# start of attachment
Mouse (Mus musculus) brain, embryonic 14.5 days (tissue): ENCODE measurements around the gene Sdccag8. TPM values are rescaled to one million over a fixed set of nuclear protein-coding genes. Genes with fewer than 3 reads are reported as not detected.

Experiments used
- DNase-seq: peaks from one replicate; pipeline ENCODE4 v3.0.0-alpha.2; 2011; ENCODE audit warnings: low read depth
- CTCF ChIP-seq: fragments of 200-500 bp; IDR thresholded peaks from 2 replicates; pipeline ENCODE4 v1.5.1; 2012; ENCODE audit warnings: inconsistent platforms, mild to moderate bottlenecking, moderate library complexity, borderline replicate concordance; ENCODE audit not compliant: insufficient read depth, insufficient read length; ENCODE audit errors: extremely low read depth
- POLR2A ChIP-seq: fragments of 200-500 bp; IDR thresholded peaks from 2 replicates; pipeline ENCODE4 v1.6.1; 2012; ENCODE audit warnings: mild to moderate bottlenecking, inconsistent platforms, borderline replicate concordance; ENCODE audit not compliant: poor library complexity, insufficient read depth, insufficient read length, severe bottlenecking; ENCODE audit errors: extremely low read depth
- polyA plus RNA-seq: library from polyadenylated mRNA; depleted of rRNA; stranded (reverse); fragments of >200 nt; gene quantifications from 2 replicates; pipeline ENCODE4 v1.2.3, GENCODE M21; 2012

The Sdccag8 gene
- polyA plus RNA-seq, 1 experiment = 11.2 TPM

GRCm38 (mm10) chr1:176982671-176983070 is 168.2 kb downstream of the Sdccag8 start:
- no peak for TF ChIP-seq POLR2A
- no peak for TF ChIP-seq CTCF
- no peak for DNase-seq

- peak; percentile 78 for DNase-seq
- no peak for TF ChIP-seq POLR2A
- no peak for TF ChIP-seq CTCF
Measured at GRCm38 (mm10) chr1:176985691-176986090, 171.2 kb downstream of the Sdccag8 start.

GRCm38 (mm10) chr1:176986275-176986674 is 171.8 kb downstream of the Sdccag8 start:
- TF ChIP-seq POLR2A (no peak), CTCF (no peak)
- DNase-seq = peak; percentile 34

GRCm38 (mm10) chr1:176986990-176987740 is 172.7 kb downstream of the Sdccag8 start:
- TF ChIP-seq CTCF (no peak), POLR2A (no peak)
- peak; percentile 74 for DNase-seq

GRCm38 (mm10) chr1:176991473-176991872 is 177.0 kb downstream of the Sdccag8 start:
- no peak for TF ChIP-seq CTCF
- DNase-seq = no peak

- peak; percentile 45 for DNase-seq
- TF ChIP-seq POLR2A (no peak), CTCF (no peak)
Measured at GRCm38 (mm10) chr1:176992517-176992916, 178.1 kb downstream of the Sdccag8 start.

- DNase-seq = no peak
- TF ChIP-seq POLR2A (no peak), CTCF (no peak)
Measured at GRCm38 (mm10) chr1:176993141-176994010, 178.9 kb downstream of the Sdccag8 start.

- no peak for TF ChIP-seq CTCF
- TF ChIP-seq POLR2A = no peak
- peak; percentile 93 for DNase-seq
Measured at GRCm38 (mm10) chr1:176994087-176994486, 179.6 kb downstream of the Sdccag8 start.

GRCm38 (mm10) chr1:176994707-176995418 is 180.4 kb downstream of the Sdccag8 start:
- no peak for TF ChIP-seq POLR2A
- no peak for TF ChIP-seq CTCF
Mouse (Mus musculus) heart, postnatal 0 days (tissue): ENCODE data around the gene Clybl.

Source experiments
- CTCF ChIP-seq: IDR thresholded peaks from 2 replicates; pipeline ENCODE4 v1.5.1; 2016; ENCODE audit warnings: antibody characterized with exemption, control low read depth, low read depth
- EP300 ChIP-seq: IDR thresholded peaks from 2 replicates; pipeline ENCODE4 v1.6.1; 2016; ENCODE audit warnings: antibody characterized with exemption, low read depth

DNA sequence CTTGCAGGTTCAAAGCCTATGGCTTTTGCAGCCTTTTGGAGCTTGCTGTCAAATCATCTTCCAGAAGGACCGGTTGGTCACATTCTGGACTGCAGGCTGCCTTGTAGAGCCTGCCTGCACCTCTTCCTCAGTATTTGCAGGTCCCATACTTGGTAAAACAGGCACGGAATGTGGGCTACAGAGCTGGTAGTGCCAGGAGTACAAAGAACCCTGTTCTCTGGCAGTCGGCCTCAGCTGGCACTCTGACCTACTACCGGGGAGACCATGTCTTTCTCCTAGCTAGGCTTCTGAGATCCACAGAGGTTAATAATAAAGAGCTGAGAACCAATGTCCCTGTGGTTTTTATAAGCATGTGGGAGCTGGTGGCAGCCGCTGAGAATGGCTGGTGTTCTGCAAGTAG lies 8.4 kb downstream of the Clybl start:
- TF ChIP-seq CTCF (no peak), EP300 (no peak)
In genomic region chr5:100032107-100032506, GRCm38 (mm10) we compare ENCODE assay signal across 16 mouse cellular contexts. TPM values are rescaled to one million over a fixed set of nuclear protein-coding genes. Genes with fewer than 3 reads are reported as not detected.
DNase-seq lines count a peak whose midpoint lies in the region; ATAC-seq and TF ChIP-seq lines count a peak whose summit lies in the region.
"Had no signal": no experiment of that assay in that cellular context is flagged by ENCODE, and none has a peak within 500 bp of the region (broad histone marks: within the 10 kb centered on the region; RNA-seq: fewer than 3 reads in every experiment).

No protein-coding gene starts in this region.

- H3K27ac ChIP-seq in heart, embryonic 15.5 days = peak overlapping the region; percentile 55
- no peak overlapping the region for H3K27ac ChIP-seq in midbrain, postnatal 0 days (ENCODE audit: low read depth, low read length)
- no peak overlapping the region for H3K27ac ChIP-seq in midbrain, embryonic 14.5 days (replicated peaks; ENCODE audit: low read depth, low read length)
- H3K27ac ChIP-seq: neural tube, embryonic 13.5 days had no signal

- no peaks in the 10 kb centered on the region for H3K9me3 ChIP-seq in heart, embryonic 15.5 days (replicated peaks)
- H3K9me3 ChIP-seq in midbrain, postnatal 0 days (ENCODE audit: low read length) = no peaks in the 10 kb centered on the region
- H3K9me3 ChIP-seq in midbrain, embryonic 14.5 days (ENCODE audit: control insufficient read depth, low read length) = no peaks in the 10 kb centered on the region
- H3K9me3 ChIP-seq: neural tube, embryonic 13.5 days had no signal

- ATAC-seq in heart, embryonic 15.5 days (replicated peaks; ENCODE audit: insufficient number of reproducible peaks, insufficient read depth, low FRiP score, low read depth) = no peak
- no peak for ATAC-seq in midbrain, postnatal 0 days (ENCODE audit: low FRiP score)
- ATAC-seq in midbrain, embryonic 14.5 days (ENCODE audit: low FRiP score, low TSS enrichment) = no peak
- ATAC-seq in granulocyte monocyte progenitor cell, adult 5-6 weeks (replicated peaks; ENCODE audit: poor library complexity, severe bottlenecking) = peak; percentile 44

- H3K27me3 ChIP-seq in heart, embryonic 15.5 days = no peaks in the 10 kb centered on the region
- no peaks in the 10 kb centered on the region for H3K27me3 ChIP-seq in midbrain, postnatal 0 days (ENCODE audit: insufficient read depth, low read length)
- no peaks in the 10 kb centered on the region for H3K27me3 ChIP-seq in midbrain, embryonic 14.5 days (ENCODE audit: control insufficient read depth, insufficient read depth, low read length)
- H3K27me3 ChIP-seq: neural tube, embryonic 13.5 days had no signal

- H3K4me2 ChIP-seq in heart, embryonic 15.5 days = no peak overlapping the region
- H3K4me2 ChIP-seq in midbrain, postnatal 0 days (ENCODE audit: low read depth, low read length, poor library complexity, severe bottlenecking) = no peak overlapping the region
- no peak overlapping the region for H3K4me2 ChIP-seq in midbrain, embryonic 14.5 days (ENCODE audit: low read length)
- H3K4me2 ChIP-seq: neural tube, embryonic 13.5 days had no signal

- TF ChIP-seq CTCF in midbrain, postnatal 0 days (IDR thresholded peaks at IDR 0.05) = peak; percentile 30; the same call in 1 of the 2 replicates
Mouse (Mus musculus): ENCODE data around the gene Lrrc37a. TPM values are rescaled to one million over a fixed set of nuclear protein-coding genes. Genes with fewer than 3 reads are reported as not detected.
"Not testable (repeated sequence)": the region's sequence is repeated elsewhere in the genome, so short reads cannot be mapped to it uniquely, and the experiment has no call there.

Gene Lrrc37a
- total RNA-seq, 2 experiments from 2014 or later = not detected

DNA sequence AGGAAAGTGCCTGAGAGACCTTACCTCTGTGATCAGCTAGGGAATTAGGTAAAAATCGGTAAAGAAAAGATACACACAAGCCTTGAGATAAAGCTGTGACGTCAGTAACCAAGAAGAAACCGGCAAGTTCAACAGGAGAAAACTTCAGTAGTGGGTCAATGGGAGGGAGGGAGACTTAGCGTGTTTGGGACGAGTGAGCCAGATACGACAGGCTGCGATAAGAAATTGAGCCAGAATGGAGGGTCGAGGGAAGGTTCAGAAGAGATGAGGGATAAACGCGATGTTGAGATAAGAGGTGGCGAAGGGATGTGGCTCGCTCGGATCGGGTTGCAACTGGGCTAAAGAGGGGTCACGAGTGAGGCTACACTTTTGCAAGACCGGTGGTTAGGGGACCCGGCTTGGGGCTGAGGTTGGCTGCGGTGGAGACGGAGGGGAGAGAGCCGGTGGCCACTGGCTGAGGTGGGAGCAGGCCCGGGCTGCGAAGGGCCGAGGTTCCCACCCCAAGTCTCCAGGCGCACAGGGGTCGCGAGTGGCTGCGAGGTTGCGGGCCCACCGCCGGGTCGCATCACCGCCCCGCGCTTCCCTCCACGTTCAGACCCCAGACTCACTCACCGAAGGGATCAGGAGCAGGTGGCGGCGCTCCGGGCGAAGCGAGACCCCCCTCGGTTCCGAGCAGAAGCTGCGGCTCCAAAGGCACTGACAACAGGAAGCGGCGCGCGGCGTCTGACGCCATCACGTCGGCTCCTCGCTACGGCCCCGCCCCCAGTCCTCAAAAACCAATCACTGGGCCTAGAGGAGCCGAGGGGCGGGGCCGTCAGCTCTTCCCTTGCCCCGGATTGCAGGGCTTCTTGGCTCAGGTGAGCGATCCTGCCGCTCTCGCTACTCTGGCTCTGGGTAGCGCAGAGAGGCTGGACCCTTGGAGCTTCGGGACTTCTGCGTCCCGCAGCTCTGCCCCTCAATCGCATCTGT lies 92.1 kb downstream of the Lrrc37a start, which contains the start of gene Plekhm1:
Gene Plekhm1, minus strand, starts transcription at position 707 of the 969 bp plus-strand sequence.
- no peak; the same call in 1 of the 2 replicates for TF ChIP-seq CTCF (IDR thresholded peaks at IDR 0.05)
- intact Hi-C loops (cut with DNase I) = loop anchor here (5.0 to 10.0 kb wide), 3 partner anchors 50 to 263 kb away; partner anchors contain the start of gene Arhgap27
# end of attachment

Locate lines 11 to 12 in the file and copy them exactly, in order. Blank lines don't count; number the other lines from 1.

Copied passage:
- no peak for TF ChIP-seq CTCF
- no peak for DNase-seq